March 25, 2019
dissociation episode with borderline personality disorder

I actually drafted this post while I was in a state of dissociation (hence the photo of me being spaced out) and honestly, reading back through the draft now – it makes 0 sense. It is incredibly difficult to describe the feeling of dissociation when you aren’t in it and Friday night I had a bad episode which was awful but I tried to turn that horrible feeling into being somewhat productive. 

So, what is dissociation? Everyone experiences dissociation to some degree, for example if you space out for a few seconds or if you can’t remember what you were doing. It is commonly associated to Dissociative Identity Disorder however it can be a symptom of Borderline Personality Disorder according to the DSM-5.

For me, dissociation feels as though you are incredibly stoned. You loose track of time, you can’t really think about anything but you still do it. It feels like you are an emotionless robot (which is slightly ironic considering a huge part to BPD is struggling with emotional regulation.) My eyes glaze over too and makes everything all hazey so I can’t actually “see” anything. The best way for me to describe it is where you are watching a TV show, you see the characters onscreen but in the next clip they are in a different location without any explanation of how they got there.  My episodes can last an hour or so, or they can even last days.

I have learned through therapy that dissociation is a coping mechanism if you are in a stressful situation and your brain just switches off from your emotions which causes you to go into “autopilot.” I first discovered dissociation while in therapy, I knew something wasn’t quite “right” since whenever I went to therapy/appointments I felt very switched off – my mouth would do all the talking but I wasn’t entirely present in the session. Depending on how deep into it I get, I can also forget that I even went to the appointment, let alone what was actually said. But, I went deeper into my dissociative state while talking about a difficult subject and my therapist actually saw it happen. She said that my eyes glazed over and my whole demeanour changed. Once she pointed it out to me, I actually blushed from embarrassment as I never realised that people could actually see me dissociate. I didn’t know that there was a term for it, but once she explained it to me – it actually made a lot of sense.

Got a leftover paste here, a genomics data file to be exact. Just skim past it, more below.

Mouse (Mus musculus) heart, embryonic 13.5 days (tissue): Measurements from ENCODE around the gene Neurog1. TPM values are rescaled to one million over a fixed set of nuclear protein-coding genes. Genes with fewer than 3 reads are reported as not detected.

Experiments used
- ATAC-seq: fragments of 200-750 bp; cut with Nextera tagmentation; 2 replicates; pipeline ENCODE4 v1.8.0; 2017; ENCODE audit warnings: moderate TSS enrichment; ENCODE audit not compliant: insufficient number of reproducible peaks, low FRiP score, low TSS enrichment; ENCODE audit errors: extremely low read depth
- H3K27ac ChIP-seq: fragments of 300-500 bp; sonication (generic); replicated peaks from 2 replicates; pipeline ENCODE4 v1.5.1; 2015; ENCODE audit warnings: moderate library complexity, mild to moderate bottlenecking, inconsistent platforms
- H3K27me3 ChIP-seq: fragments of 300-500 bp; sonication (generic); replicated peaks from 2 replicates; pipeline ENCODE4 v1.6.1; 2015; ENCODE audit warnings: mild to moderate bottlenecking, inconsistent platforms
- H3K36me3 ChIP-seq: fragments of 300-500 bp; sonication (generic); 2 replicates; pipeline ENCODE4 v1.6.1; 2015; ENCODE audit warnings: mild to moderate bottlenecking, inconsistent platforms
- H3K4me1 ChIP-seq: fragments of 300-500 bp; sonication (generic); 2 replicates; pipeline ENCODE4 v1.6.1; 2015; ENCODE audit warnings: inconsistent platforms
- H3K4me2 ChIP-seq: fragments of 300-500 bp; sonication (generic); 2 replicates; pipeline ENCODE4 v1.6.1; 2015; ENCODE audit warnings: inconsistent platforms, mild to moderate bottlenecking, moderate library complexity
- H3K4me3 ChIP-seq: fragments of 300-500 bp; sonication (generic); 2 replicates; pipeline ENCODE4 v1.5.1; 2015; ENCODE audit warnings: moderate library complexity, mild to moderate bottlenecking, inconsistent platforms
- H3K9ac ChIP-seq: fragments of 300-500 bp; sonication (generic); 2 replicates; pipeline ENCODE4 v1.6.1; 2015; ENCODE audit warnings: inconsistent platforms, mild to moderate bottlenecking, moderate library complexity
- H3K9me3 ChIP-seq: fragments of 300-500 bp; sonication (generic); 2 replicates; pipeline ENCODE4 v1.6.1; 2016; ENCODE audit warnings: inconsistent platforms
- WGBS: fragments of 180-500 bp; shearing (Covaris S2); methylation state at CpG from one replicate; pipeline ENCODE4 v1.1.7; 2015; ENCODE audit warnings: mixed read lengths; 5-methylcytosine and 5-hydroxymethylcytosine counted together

Dissociation is pretty scary if I am honest. I have had some bad episodes where I have ended up in places (like in the middle of town) with no recollection of how I got there which then causes me to panic once I snap out of it. Another episode I have had is where I was spaced out on my way to therapy and I actually walked out in front of a car because I was so out of it. The honk from the cars horn actually brought me back to earth and I am so glad that they did beep at me. I’ve also come home from a spaced out shopping trip and not even realised what I bought – which is quite funny looking back as it’s like a surprise to myself but I do realise how dangerous these bad episodes can be. I’ve bought some really weird shit because of it. Fortunately these bad episodes are far and few between these days.

Knowing your triggers help a lot (mine are stressful conversations: i.e talking in an appointment or being in a therapy session, sensory overload or socialising makes me space out too.) Grounding techniques are often taught to bring you back to the present. I am going to write a post in the future about how to deal with dissociation, as I am already aware how long this post has gotten.

Everyone experiences dissociation differently and in turn every one who experiences this has their own techniques to help ground them.


  • What Rach Did Next

    March 28, 2019 at 9:14 pm

    This sounds like a really difficult thing to live with and must have been really hard to write about. Well done for writing it and thanks for sharing your thoughts.

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